The first period of telescopic, astronomical discoveries came to an end in 1613, which was seventy years after the publication of Copernicus’ De revolutionibus. This makes it a good point to stop and take stock of the developments that had taken place since the appearance of that epoch defining magnum opus. First we need to remind ourselves of the situation that had existed before Copernicus heliocentric hypothesis entered the world and triggered a whole new cosmology and astronomy debate. The mainstream standpoint was an uneasy combination of Aristotelian cosmology and Ptolemaic astronomy. Uneasy because, as some saw it, the Ptolemaic deferent and epicycle model of planetary motion contradicted Aristotle’s homocentric principle, which led to a revival of homocentric astronomy. Others saw the principle of uniform circular motion contradicted by Ptolemaeus’ use of the equant point. In fact, we know that the removal of the equant point, for exactly this reason, was the starting point of Copernicus’ own reform efforts. Another minority view that was extensively discussed was a geocentric system with diurnal rotation, as originated in antiquity by Heraclides of Pontus, regarded by some as more rational or acceptable than that the sphere of the fixed stars rotated once in twenty-four hours. Also still up for debate was the Capellan system with Mercury and Venus orbiting the Sun in a geocentric system. Then came Copernicus and added a new radical alternative to the debate.
By 1613 most of the Aristotelian cosmology had been disposed of bit for bit. Aristotle’s sublunar meteorological comets had definitely become supralunar astronomical objects, although what exactly they were was still largely a mystery. As we shall see Galileo later embarrassed himself by maintaining a position on comets very close to that of Aristotle. The comets becoming supralunar had also disposed of Aristotle’s crystalline spheres, although Copernicus seems to have still believed in them. The telescopic discovery of the geographical features on the Moon and the spots on the Sun had put an end to Aristotle’s perfection of the celestial spheres. They together with the comets and the supernovas of 1573 and 1604, both of which had clearly been shown to be supralunar, also contradicted his immutability of the heavens. The discovery of the four largest moons of Jupiter ended the homocentric concept and the discovery of the phases of Venus, originating in a solar orbit, ruled out a pure geocentric system but not a geo-heliocentric one. As a result of all these changes cosmology was up for grabs.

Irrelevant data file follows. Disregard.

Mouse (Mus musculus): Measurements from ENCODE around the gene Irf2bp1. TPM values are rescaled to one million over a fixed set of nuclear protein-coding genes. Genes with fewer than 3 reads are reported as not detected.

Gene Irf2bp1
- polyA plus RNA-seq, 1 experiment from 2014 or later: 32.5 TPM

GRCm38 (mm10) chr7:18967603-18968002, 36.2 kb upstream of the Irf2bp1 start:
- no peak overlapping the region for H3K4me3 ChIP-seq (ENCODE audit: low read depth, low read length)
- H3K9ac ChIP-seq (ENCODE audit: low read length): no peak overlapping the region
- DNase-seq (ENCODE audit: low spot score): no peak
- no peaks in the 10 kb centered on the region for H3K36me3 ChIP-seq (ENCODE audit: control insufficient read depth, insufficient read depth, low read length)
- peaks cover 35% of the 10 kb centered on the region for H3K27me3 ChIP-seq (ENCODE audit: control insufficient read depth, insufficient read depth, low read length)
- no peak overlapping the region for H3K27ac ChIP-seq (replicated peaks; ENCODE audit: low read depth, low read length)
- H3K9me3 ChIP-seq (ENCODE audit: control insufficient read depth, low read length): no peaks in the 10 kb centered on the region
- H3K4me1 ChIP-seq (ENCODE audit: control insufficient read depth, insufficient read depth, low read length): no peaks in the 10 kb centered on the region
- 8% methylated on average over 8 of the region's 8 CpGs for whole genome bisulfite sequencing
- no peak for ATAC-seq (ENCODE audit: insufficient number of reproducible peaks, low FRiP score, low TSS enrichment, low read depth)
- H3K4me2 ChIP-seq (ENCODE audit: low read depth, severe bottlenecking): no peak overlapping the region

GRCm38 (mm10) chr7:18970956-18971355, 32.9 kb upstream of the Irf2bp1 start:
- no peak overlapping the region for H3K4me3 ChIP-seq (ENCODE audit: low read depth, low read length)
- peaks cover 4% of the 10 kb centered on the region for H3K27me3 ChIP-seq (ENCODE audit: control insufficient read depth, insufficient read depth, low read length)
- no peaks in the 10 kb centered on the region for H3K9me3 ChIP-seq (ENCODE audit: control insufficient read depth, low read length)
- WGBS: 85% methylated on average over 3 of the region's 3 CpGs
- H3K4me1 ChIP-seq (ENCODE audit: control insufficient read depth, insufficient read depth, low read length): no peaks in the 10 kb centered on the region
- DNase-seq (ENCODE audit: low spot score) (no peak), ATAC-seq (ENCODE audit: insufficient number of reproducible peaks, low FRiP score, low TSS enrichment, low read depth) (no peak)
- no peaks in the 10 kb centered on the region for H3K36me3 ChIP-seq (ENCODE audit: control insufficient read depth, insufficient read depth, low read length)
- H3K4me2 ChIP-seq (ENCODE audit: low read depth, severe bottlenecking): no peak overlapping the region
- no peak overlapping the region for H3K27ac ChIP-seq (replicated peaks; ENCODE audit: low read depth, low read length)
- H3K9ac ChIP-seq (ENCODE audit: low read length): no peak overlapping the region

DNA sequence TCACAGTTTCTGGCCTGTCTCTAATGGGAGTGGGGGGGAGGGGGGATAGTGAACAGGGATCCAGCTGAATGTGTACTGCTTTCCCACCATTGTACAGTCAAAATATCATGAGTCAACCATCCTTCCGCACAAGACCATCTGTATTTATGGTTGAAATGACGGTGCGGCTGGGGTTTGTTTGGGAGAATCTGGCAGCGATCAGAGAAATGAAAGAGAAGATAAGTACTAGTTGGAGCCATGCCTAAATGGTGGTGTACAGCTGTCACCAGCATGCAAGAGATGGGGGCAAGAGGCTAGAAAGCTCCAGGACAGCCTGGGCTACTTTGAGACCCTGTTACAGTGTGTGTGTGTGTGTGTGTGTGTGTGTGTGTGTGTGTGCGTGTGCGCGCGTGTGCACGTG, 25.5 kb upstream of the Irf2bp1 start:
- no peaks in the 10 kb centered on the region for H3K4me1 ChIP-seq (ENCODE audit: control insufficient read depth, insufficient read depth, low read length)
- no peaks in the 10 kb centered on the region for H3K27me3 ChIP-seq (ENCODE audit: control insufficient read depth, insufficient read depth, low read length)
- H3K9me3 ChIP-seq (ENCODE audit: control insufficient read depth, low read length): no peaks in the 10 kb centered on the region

In astronomy the biggest single change was that nearly all astronomers, following Copernicus, now believed in the reality of their models and no longer viewed them as purely mathematical constructions designed to save the phenomena. This was a major shift as previously the discussion of the reality of the heavens was regarded as a discussion for philosophers and definitely not astronomers. So which models were up for discussion? Had in the intervening seventy years the debate simplified, reduced to a choice between two competing models, Ptolemaic geocentrism and Copernican heliocentrism, as Galileo would have us believe twenty years later? Actually no, if anything the situation had got considerably more confused with a whole raft full of astronomical models jostling for a place at the table. What were these competing models?
Given the telescopic observations of the phases of Venus and the assumption of similar phases for Mercury, a pure Ptolemaic geocentric model should have been abandoned but there was still a hard core that refused to simply give up this ancient model. Christoph Clavius (1538–1612) in the last edition of his Sphaera, the standard Jesuit textbook on astronomy, acknowledged problems with the geocentric model but urged his readers to find solutions to the problems within the model. As late as 1651 Giovanni Battista Riccioli (1598–1671), in the famous frontispiece to his Almagestum novum, shows Ptolemaeus lying defeated on the ground, whilst the heliocentric and geo-heliocentric systems are weighed against each other, but he is saying, I will rise again.